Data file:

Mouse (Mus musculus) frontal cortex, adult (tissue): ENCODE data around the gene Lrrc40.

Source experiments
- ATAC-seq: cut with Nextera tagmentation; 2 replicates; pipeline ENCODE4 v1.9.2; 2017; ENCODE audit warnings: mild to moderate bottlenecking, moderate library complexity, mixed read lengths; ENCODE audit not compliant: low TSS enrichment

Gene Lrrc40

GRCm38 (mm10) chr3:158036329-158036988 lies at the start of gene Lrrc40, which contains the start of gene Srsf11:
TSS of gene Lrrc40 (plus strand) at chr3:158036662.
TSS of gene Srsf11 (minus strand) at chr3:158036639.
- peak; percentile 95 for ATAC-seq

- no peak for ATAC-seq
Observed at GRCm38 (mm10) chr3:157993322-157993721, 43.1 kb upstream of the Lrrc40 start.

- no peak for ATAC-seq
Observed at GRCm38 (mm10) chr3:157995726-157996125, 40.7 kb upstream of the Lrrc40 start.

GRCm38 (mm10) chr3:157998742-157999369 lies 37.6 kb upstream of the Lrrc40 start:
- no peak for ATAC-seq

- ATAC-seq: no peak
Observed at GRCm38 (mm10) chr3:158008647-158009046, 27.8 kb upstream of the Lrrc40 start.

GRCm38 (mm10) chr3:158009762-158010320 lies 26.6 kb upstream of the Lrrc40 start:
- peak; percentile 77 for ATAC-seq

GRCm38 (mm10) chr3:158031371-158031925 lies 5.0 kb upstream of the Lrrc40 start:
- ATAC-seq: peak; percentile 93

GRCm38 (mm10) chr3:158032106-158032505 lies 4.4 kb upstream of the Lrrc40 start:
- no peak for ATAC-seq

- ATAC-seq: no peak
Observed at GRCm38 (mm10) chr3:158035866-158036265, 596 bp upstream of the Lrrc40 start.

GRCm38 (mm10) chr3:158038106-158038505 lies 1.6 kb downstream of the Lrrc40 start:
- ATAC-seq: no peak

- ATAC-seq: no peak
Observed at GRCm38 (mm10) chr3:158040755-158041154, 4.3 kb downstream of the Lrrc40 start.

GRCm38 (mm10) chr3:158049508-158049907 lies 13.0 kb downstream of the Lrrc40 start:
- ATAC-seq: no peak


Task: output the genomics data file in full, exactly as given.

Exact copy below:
Mouse (Mus musculus) frontal cortex, adult (tissue): ENCODE data around the gene Lrrc40.

Source experiments
- ATAC-seq: cut with Nextera tagmentation; 2 replicates; pipeline ENCODE4 v1.9.2; 2017; ENCODE audit warnings: mild to moderate bottlenecking, moderate library complexity, mixed read lengths; ENCODE audit not compliant: low TSS enrichment

Gene Lrrc40

GRCm38 (mm10) chr3:158036329-158036988 lies at the start of gene Lrrc40, which contains the start of gene Srsf11:
TSS of gene Lrrc40 (plus strand) at chr3:158036662.
TSS of gene Srsf11 (minus strand) at chr3:158036639.
- peak; percentile 95 for ATAC-seq

- no peak for ATAC-seq
Observed at GRCm38 (mm10) chr3:157993322-157993721, 43.1 kb upstream of the Lrrc40 start.

- no peak for ATAC-seq
Observed at GRCm38 (mm10) chr3:157995726-157996125, 40.7 kb upstream of the Lrrc40 start.

GRCm38 (mm10) chr3:157998742-157999369 lies 37.6 kb upstream of the Lrrc40 start:
- no peak for ATAC-seq

- ATAC-seq: no peak
Observed at GRCm38 (mm10) chr3:158008647-158009046, 27.8 kb upstream of the Lrrc40 start.

GRCm38 (mm10) chr3:158009762-158010320 lies 26.6 kb upstream of the Lrrc40 start:
- peak; percentile 77 for ATAC-seq

GRCm38 (mm10) chr3:158031371-158031925 lies 5.0 kb upstream of the Lrrc40 start:
- ATAC-seq: peak; percentile 93

GRCm38 (mm10) chr3:158032106-158032505 lies 4.4 kb upstream of the Lrrc40 start:
- no peak for ATAC-seq

- ATAC-seq: no peak
Observed at GRCm38 (mm10) chr3:158035866-158036265, 596 bp upstream of the Lrrc40 start.

GRCm38 (mm10) chr3:158038106-158038505 lies 1.6 kb downstream of the Lrrc40 start:
- ATAC-seq: no peak

- ATAC-seq: no peak
Observed at GRCm38 (mm10) chr3:158040755-158041154, 4.3 kb downstream of the Lrrc40 start.

GRCm38 (mm10) chr3:158049508-158049907 lies 13.0 kb downstream of the Lrrc40 start:
- ATAC-seq: no peak